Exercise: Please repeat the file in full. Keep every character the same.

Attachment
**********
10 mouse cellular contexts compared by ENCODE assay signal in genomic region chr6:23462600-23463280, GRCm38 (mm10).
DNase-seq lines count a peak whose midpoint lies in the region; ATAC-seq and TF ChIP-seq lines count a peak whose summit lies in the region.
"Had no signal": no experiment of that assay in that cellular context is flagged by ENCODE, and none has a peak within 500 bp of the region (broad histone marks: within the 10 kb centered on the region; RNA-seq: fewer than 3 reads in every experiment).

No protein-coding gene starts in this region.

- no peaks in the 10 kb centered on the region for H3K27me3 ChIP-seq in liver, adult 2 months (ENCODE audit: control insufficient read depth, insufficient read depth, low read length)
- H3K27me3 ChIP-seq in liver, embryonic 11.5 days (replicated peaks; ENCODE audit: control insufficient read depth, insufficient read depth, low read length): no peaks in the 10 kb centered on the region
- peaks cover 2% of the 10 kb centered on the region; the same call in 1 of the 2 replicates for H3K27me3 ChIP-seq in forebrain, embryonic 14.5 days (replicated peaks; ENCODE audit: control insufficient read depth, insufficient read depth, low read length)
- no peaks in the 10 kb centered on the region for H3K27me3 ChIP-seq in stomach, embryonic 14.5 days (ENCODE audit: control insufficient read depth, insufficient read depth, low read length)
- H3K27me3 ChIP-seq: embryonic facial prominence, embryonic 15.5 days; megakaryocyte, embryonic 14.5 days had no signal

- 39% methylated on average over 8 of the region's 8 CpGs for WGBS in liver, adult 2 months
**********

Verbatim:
10 mouse cellular contexts compared by ENCODE assay signal in genomic region chr6:23462600-23463280, GRCm38 (mm10).
DNase-seq lines count a peak whose midpoint lies in the region; ATAC-seq and TF ChIP-seq lines count a peak whose summit lies in the region.
"Had no signal": no experiment of that assay in that cellular context is flagged by ENCODE, and none has a peak within 500 bp of the region (broad histone marks: within the 10 kb centered on the region; RNA-seq: fewer than 3 reads in every experiment).

No protein-coding gene starts in this region.

- no peaks in the 10 kb centered on the region for H3K27me3 ChIP-seq in liver, adult 2 months (ENCODE audit: control insufficient read depth, insufficient read depth, low read length)
- H3K27me3 ChIP-seq in liver, embryonic 11.5 days (replicated peaks; ENCODE audit: control insufficient read depth, insufficient read depth, low read length): no peaks in the 10 kb centered on the region
- peaks cover 2% of the 10 kb centered on the region; the same call in 1 of the 2 replicates for H3K27me3 ChIP-seq in forebrain, embryonic 14.5 days (replicated peaks; ENCODE audit: control insufficient read depth, insufficient read depth, low read length)
- no peaks in the 10 kb centered on the region for H3K27me3 ChIP-seq in stomach, embryonic 14.5 days (ENCODE audit: control insufficient read depth, insufficient read depth, low read length)
- H3K27me3 ChIP-seq: embryonic facial prominence, embryonic 15.5 days; megakaryocyte, embryonic 14.5 days had no signal

- 39% methylated on average over 8 of the region's 8 CpGs for WGBS in liver, adult 2 months